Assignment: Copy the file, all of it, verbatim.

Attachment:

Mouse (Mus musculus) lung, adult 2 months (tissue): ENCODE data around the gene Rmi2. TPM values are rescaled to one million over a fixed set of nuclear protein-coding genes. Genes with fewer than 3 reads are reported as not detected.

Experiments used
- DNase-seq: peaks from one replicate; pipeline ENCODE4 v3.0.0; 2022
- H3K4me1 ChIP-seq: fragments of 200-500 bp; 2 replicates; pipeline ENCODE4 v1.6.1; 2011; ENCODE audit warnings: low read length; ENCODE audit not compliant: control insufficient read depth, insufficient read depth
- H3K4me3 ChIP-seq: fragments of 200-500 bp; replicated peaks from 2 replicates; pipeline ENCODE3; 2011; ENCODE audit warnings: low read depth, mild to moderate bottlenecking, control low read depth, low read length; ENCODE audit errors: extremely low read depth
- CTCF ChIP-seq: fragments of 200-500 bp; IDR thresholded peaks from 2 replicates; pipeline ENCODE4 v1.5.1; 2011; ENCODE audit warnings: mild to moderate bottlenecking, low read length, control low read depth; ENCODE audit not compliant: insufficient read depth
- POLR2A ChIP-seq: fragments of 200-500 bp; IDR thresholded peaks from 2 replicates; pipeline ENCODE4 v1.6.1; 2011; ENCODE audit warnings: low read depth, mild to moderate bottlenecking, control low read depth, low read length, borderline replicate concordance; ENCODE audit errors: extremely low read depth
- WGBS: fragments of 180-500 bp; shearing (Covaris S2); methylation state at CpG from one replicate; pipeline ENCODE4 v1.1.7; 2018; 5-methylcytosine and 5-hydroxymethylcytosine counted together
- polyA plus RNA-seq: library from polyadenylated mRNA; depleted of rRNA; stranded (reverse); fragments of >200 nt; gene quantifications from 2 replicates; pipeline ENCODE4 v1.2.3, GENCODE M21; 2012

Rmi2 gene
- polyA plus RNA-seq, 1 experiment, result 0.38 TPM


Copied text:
Mouse (Mus musculus) lung, adult 2 months (tissue): ENCODE data around the gene Rmi2. TPM values are rescaled to one million over a fixed set of nuclear protein-coding genes. Genes with fewer than 3 reads are reported as not detected.

Experiments used
- DNase-seq: peaks from one replicate; pipeline ENCODE4 v3.0.0; 2022
- H3K4me1 ChIP-seq: fragments of 200-500 bp; 2 replicates; pipeline ENCODE4 v1.6.1; 2011; ENCODE audit warnings: low read length; ENCODE audit not compliant: control insufficient read depth, insufficient read depth
- H3K4me3 ChIP-seq: fragments of 200-500 bp; replicated peaks from 2 replicates; pipeline ENCODE3; 2011; ENCODE audit warnings: low read depth, mild to moderate bottlenecking, control low read depth, low read length; ENCODE audit errors: extremely low read depth
- CTCF ChIP-seq: fragments of 200-500 bp; IDR thresholded peaks from 2 replicates; pipeline ENCODE4 v1.5.1; 2011; ENCODE audit warnings: mild to moderate bottlenecking, low read length, control low read depth; ENCODE audit not compliant: insufficient read depth
- POLR2A ChIP-seq: fragments of 200-500 bp; IDR thresholded peaks from 2 replicates; pipeline ENCODE4 v1.6.1; 2011; ENCODE audit warnings: low read depth, mild to moderate bottlenecking, control low read depth, low read length, borderline replicate concordance; ENCODE audit errors: extremely low read depth
- WGBS: fragments of 180-500 bp; shearing (Covaris S2); methylation state at CpG from one replicate; pipeline ENCODE4 v1.1.7; 2018; 5-methylcytosine and 5-hydroxymethylcytosine counted together
- polyA plus RNA-seq: library from polyadenylated mRNA; depleted of rRNA; stranded (reverse); fragments of >200 nt; gene quantifications from 2 replicates; pipeline ENCODE4 v1.2.3, GENCODE M21; 2012

Rmi2 gene
- polyA plus RNA-seq, 1 experiment, result 0.38 TPM